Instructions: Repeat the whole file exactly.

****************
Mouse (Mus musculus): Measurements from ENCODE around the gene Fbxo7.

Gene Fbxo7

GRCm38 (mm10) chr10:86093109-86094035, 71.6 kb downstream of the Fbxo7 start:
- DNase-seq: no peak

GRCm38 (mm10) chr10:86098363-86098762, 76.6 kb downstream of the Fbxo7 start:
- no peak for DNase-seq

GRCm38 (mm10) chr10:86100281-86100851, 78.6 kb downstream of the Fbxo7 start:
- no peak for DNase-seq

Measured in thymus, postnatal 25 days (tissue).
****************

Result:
Mouse (Mus musculus): Measurements from ENCODE around the gene Fbxo7.

Gene Fbxo7

GRCm38 (mm10) chr10:86093109-86094035, 71.6 kb downstream of the Fbxo7 start:
- DNase-seq: no peak

GRCm38 (mm10) chr10:86098363-86098762, 76.6 kb downstream of the Fbxo7 start:
- no peak for DNase-seq

GRCm38 (mm10) chr10:86100281-86100851, 78.6 kb downstream of the Fbxo7 start:
- no peak for DNase-seq

Measured in thymus, postnatal 25 days (tissue).